# Horizontal Speed - Physics

• May 15th 2007, 11:29 AM
r_maths
Horizontal Speed - Physics
A stuntman on a motorcycle jumps a river which is 5.1m wide.
He lands on the edge of the far bank, which is 2.0m lower than the bank from which he takes off.

His minimum horizontal speed at take of is?

Could someone tell me which formula to use?

Thanks

Nevermind, just realised the equation was 's = ut + 0.5at^2' a = 9.8

• May 15th 2007, 06:23 PM
topsquark
Quote:

Originally Posted by r_maths
A stuntman on a motorcycle jumps a river which is 5.1m wide.
He lands on the edge of the far bank, which is 2.0m lower than the bank from which he takes off.

His minimum horizontal speed at take of is?

Could someone tell me which formula to use?

Thanks

Nevermind, just realised the equation was 's = ut + 0.5at^2' a = 9.8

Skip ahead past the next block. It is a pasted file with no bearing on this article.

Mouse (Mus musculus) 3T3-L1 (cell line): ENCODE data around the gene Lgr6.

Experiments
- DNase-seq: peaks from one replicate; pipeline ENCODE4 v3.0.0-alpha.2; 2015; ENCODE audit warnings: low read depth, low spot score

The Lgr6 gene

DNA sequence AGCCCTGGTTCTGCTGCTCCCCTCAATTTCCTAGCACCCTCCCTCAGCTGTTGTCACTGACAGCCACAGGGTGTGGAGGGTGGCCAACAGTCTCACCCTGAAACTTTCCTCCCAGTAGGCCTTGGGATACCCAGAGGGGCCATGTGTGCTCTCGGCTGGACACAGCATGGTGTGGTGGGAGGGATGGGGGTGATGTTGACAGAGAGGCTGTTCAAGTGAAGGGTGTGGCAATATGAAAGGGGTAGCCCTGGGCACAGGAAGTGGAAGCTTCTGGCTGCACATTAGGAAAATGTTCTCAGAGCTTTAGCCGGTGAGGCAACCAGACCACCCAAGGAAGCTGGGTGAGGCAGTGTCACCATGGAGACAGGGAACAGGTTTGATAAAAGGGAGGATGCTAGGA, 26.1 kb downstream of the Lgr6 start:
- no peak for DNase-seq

NO!!!!!!!

Why would there be an acceleration in the horizontal direction?

Define an origin at the point of take-off, and define the +x direction to be the direction the motorcycle is traveling in before the jump, and the +y direction to be upward. Then we know that at the point of takeoff:
x0 = 0 m
y0 = 0 m
v0x = ?
v0y = 0 m/s
ax = 0 m/s^2
ay = -g = -9.8 m/s^2

At the end of the jump:
x = 5.1 m
y = -2 m
t = ?

So we want to know v0x. The only equation we have that we can work with here is:
x = x0 + v0x*t

5.1 = v0x*t

We know neither v0x nor t. So we turn to the y information. We have 4 equations at our disposal:
y = y0 + v0y*t + (1/2)ay*t^2
y = y0 + (1/2)(v0y + vy)t
vy = v0y + ay*t
vy^2 = v0y^2 + 2ay*(y - y0)

We need a value for t and the only equation up here with only one unknown is the top one. So:
y = y0 + v0y*t + (1/2)ay*t^2

-2 = (1/2)(-9.8)t^2

t^2 = 4/9.8 = 0.40816

t = 0.63888 s

Thus
5.1 = v0x*[0.63888]

v0x = 5.1/0.63888 = 7.9828 m/s

Or 8.0 m/s to 2 sig. digs.

-Dan